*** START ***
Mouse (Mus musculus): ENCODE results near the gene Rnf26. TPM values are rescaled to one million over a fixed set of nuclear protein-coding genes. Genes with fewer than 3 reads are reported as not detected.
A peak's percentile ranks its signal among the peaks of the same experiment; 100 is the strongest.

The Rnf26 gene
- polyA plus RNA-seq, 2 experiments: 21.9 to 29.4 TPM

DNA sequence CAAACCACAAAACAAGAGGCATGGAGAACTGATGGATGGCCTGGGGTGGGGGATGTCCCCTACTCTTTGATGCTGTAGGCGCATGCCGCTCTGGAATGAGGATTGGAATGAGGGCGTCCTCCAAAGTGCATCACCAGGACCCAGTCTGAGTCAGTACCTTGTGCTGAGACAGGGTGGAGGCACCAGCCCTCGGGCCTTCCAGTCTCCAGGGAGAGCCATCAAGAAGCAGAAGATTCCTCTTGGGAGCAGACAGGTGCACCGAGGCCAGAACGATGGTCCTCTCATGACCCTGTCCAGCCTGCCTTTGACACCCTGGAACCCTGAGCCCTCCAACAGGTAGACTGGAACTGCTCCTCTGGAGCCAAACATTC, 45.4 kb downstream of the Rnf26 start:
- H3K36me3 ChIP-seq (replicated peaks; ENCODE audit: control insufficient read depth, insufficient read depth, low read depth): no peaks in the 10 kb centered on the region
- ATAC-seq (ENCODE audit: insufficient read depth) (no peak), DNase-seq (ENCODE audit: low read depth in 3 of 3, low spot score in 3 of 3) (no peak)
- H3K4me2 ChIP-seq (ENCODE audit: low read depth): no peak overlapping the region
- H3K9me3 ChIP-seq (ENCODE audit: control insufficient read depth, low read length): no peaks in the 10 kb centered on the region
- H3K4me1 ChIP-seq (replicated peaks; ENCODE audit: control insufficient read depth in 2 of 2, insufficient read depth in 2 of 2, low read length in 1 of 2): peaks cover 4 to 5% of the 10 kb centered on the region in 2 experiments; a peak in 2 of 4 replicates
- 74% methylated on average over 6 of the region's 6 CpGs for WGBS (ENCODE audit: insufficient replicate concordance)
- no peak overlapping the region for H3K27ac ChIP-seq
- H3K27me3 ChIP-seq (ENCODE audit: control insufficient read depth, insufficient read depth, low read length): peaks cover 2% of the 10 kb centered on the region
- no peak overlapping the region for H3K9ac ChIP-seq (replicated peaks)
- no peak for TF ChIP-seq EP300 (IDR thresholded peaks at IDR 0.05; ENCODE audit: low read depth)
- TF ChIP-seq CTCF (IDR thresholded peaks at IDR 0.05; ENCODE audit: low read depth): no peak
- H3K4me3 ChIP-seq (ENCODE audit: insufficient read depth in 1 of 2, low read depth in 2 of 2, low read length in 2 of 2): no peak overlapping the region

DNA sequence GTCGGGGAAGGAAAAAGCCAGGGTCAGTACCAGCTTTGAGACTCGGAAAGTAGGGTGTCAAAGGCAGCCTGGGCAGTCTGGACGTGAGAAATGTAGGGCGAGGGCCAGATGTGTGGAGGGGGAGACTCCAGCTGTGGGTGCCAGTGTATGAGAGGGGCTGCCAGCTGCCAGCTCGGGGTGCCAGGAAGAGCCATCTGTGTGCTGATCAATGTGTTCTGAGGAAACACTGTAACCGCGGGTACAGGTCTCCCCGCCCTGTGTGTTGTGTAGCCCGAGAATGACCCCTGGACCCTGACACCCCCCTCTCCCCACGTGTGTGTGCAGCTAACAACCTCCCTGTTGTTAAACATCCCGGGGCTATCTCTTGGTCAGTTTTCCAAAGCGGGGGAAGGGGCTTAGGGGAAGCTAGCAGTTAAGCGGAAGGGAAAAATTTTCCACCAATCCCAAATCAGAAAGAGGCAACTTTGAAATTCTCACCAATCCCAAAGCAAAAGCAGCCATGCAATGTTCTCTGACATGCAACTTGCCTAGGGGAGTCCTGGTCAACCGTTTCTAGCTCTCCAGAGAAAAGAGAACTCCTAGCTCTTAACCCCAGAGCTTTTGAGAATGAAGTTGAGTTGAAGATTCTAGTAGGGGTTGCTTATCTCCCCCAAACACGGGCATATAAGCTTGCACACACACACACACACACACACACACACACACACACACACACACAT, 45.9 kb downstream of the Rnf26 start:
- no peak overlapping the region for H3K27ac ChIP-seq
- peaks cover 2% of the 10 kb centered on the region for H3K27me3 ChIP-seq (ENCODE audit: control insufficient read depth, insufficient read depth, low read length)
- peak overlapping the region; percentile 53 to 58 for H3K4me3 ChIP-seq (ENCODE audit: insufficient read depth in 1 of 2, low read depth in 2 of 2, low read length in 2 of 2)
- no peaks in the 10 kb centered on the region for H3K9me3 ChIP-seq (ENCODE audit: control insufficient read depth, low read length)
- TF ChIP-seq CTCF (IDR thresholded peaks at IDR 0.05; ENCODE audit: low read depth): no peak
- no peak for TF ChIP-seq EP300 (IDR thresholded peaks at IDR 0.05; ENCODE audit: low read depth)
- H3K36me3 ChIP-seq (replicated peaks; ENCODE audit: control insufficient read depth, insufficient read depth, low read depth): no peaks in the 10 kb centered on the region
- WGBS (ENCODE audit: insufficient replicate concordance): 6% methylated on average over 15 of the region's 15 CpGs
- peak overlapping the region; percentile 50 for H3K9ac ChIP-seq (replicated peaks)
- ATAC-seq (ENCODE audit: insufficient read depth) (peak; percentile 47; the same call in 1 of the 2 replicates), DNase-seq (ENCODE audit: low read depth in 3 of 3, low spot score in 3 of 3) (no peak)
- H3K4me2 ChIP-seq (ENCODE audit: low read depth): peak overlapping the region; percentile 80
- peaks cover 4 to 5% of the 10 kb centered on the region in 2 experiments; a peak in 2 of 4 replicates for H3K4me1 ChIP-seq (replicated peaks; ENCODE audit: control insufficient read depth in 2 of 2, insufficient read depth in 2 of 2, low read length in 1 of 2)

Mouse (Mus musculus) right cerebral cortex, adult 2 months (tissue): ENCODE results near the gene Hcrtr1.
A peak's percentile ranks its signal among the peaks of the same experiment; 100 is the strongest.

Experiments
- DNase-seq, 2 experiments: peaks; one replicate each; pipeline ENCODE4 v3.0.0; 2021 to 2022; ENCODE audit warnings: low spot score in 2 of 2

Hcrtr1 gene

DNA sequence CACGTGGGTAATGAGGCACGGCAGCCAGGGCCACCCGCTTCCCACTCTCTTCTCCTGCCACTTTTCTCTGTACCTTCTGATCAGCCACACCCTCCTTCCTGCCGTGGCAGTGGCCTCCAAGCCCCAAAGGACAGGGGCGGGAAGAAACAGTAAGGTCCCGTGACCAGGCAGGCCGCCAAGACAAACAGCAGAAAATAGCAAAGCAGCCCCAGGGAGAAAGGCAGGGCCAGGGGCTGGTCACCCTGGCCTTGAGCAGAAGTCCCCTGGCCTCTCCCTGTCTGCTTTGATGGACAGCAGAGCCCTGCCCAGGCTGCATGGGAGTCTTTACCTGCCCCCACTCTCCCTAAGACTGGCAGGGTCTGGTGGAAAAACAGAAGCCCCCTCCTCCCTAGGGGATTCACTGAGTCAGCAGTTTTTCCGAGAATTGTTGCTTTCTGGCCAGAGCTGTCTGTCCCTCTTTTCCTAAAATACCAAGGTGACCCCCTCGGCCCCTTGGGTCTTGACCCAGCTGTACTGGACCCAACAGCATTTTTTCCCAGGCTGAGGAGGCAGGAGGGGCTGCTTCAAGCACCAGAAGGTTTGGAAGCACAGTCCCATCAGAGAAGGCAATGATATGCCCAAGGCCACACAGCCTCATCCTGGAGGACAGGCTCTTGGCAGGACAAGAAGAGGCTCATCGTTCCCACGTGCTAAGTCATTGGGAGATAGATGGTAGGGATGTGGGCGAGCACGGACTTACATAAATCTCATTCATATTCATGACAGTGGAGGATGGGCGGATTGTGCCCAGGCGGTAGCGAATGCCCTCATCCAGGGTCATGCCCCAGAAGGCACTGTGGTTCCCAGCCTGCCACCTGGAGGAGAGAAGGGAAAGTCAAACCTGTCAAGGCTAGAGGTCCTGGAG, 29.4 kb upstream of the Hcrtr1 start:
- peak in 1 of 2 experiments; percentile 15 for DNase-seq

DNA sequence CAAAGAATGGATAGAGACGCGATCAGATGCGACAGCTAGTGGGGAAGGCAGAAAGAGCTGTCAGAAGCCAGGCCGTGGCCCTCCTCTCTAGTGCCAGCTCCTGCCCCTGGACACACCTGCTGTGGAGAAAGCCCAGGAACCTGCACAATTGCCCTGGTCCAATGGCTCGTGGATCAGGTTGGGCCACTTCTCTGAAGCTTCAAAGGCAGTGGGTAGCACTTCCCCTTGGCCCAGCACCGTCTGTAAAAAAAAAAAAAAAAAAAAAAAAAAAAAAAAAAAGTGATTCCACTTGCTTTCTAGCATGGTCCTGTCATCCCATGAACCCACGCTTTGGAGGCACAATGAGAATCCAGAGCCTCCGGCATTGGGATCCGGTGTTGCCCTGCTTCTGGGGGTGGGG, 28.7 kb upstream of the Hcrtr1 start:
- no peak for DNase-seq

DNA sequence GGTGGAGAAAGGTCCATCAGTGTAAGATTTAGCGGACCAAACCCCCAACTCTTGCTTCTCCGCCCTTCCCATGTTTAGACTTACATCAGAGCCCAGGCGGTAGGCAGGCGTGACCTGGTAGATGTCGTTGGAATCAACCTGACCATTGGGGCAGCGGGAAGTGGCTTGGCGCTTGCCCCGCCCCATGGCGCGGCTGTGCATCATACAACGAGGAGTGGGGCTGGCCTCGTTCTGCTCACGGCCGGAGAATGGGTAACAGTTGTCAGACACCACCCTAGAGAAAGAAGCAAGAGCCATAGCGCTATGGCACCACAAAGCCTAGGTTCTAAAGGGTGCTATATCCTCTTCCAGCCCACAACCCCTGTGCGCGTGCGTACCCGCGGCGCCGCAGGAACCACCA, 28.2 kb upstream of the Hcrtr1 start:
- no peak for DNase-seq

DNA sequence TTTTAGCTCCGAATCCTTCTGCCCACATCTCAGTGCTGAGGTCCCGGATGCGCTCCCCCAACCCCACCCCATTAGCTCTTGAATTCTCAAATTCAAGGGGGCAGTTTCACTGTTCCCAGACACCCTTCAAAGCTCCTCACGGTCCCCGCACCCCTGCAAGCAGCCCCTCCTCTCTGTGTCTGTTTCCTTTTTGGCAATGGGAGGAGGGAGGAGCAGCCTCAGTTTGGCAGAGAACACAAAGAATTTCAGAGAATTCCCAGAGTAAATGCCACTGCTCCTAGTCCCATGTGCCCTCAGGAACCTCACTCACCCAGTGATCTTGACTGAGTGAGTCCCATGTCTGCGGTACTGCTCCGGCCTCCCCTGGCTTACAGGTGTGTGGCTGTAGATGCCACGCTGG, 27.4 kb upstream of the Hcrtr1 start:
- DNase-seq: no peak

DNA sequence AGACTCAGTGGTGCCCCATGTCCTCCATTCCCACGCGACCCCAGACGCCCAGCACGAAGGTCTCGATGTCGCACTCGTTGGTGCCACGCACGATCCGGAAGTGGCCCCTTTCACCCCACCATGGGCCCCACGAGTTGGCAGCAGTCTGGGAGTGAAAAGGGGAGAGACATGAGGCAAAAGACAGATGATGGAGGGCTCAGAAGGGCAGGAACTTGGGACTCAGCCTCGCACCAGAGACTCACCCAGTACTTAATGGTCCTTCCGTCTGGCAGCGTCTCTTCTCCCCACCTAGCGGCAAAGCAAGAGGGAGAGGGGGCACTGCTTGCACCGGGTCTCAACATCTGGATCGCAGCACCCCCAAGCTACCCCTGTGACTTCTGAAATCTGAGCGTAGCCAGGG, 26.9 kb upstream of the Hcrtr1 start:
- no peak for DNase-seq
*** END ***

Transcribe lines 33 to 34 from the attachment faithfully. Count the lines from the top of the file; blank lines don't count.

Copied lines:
Experiments
- DNase-seq, 2 experiments: peaks; one replicate each; pipeline ENCODE4 v3.0.0; 2021 to 2022; ENCODE audit warnings: low spot score in 2 of 2